The best single reason for trawling out to Sharjah is to visit the city’s outstanding Sharjah Museum of Islamic Civilization, occupying the impeccably restored Souk al Majara, sat next to the waterfront and topped with a distinctive golden dome. It’s beautifully presented and well explained, even if the rather self-congratulatory signage attached to some of the exhibits can occasionally grate.
The museum is spread over two levels and three main sections, offering a wide-ranging overview of Islamic religious beliefs, science, arts and culture. Downstairs, the Abu Bakr Gallery of Islamic Faith features extensive and absorbing displays on the elaborate rituals and traditions connected with the traditional Haj pilgrimage to Mecca.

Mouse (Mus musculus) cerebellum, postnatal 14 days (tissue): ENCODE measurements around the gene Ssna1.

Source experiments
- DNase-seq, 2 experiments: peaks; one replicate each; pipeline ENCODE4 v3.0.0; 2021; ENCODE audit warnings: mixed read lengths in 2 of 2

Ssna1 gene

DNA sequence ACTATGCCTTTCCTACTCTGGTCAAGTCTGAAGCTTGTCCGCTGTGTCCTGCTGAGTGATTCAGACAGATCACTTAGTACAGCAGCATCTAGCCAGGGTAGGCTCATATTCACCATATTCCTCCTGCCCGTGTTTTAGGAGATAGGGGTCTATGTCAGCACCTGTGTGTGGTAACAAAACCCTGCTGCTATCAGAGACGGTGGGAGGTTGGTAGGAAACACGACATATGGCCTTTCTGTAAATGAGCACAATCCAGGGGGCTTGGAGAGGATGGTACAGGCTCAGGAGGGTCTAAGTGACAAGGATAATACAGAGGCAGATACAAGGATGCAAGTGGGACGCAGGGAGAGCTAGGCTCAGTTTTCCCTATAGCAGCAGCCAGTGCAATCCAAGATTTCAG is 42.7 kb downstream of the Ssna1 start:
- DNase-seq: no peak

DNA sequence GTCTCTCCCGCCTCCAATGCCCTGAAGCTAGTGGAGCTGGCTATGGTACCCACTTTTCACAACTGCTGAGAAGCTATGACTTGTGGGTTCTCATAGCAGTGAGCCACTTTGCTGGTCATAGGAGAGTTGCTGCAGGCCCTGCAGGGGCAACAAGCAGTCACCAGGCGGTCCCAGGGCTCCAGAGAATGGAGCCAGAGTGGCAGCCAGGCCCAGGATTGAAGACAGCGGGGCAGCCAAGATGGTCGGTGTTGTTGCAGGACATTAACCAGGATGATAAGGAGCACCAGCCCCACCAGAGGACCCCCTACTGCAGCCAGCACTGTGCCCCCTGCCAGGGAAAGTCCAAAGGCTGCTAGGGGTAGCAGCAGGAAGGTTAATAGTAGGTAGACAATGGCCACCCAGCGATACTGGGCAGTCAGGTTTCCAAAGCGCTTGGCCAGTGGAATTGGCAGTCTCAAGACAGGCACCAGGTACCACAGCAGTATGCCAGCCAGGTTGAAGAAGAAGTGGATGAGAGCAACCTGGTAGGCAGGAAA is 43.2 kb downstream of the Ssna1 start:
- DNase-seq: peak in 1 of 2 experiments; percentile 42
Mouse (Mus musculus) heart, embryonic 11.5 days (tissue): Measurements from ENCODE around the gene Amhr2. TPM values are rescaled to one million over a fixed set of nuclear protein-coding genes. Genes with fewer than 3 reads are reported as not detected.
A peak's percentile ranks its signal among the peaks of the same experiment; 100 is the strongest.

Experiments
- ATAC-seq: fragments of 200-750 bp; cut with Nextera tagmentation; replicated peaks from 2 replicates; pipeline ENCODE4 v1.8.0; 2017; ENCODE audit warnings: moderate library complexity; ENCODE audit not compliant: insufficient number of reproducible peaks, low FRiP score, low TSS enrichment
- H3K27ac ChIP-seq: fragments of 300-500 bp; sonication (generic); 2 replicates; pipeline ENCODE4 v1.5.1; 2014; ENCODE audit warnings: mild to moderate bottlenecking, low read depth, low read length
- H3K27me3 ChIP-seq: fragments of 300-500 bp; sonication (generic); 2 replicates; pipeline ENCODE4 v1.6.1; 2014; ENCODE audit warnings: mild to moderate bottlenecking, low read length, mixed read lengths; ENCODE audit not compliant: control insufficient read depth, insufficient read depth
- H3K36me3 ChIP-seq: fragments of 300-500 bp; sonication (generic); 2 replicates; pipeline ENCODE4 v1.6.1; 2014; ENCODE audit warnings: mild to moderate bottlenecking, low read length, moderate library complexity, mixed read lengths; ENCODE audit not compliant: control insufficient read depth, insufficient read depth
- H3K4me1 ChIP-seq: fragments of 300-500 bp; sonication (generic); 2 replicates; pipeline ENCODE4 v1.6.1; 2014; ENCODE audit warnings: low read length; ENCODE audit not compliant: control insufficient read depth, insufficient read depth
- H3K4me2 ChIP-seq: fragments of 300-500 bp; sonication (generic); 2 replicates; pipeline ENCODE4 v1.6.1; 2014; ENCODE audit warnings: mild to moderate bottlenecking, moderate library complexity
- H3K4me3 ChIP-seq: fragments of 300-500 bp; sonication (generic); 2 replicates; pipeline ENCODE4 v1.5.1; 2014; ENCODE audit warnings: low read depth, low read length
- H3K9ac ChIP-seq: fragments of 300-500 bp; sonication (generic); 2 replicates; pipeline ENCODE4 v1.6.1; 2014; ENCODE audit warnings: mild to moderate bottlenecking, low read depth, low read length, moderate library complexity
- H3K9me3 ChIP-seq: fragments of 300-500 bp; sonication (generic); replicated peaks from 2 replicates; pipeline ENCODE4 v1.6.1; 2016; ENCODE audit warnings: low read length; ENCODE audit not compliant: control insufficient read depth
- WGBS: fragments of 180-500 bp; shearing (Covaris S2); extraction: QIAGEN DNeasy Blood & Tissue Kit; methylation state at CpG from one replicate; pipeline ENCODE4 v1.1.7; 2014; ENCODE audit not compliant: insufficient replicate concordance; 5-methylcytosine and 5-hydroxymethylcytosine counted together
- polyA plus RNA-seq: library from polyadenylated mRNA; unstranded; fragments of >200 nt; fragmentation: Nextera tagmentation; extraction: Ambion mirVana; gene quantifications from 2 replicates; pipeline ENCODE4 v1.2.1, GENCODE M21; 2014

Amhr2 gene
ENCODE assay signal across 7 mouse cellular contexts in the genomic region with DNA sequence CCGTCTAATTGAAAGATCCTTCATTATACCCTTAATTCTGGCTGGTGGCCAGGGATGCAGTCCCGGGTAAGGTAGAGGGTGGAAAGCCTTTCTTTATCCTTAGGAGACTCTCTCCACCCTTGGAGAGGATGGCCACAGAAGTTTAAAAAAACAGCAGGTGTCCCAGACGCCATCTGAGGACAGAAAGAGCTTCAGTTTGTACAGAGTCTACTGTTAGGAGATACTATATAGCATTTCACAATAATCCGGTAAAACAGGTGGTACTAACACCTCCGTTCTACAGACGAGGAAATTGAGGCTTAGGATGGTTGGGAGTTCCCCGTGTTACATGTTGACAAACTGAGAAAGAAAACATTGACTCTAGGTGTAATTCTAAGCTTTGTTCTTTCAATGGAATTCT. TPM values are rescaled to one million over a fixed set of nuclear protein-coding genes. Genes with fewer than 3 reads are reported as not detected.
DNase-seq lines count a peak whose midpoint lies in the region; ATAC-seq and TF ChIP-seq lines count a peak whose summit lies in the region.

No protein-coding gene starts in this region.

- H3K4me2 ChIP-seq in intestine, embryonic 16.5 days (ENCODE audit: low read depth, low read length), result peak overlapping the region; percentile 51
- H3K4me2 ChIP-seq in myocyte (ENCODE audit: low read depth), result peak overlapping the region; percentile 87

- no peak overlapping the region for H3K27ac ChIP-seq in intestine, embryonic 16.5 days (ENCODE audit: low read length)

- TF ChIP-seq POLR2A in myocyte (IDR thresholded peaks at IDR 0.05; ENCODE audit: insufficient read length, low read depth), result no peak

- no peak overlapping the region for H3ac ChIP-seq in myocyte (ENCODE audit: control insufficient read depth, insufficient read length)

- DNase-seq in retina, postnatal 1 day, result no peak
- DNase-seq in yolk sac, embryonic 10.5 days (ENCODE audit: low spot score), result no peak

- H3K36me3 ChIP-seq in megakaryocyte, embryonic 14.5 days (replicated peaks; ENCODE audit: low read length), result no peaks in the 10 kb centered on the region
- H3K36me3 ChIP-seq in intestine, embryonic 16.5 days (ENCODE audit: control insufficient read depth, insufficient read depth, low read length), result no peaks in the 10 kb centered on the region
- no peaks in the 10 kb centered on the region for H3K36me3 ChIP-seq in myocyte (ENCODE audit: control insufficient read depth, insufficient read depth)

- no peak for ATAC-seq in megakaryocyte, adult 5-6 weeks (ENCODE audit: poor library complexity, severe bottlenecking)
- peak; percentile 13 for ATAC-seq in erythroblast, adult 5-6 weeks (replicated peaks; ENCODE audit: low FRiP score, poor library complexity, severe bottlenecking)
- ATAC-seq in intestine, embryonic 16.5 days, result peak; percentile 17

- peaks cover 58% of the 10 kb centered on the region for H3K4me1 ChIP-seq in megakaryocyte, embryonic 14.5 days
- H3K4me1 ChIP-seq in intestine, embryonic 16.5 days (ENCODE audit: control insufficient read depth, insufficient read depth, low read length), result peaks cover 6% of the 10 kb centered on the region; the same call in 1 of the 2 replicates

The adjacent Ibn al Haitham Gallery of Science and Technology showcases the many major contributions made by Muslim scientists to world knowledge over the centuries, including absorbing displays covering traditional Islamic chemistry, medicine and other sciences. The displays on medieval navigation and astronomy are particularly interesting, featuring working models of quaint old medieval instruments like armillary spheres, wall quadrants, astrolabes, equatoriums and waterclocks.
Upstairs, four galleries provide a chronological overview of Islamic arts and crafts, featuring beautifully presented displays of historic manuscripts, ceramics, glass, armour, woodwork, textiles and jewellery and so forth.